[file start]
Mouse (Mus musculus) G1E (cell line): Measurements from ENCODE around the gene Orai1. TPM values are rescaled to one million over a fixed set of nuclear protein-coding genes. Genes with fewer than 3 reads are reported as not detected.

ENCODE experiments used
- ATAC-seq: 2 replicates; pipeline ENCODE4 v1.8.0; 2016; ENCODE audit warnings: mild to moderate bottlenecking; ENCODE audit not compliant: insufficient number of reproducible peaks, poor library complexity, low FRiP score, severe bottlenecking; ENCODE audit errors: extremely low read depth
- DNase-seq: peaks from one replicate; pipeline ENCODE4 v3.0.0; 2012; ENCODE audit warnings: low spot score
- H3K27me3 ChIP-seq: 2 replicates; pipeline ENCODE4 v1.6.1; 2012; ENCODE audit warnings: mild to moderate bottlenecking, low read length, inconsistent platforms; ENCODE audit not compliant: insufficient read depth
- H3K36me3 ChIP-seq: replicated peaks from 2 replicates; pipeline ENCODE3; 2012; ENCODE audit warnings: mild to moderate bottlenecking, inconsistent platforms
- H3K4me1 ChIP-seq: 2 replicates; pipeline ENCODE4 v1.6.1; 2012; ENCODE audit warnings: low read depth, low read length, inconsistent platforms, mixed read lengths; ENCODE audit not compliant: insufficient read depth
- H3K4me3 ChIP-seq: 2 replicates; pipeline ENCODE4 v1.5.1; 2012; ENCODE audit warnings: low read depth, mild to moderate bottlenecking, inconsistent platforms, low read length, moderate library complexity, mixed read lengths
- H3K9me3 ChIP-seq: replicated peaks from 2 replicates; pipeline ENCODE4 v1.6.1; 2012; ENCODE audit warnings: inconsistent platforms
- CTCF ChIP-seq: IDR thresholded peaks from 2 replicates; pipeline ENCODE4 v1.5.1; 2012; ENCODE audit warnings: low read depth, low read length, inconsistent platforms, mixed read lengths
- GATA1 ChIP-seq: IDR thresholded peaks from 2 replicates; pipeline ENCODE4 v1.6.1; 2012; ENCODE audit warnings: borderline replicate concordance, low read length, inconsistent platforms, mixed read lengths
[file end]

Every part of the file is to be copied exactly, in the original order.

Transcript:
Mouse (Mus musculus) G1E (cell line): Measurements from ENCODE around the gene Orai1. TPM values are rescaled to one million over a fixed set of nuclear protein-coding genes. Genes with fewer than 3 reads are reported as not detected.

ENCODE experiments used
- ATAC-seq: 2 replicates; pipeline ENCODE4 v1.8.0; 2016; ENCODE audit warnings: mild to moderate bottlenecking; ENCODE audit not compliant: insufficient number of reproducible peaks, poor library complexity, low FRiP score, severe bottlenecking; ENCODE audit errors: extremely low read depth
- DNase-seq: peaks from one replicate; pipeline ENCODE4 v3.0.0; 2012; ENCODE audit warnings: low spot score
- H3K27me3 ChIP-seq: 2 replicates; pipeline ENCODE4 v1.6.1; 2012; ENCODE audit warnings: mild to moderate bottlenecking, low read length, inconsistent platforms; ENCODE audit not compliant: insufficient read depth
- H3K36me3 ChIP-seq: replicated peaks from 2 replicates; pipeline ENCODE3; 2012; ENCODE audit warnings: mild to moderate bottlenecking, inconsistent platforms
- H3K4me1 ChIP-seq: 2 replicates; pipeline ENCODE4 v1.6.1; 2012; ENCODE audit warnings: low read depth, low read length, inconsistent platforms, mixed read lengths; ENCODE audit not compliant: insufficient read depth
- H3K4me3 ChIP-seq: 2 replicates; pipeline ENCODE4 v1.5.1; 2012; ENCODE audit warnings: low read depth, mild to moderate bottlenecking, inconsistent platforms, low read length, moderate library complexity, mixed read lengths
- H3K9me3 ChIP-seq: replicated peaks from 2 replicates; pipeline ENCODE4 v1.6.1; 2012; ENCODE audit warnings: inconsistent platforms
- CTCF ChIP-seq: IDR thresholded peaks from 2 replicates; pipeline ENCODE4 v1.5.1; 2012; ENCODE audit warnings: low read depth, low read length, inconsistent platforms, mixed read lengths
- GATA1 ChIP-seq: IDR thresholded peaks from 2 replicates; pipeline ENCODE4 v1.6.1; 2012; ENCODE audit warnings: borderline replicate concordance, low read length, inconsistent platforms, mixed read lengths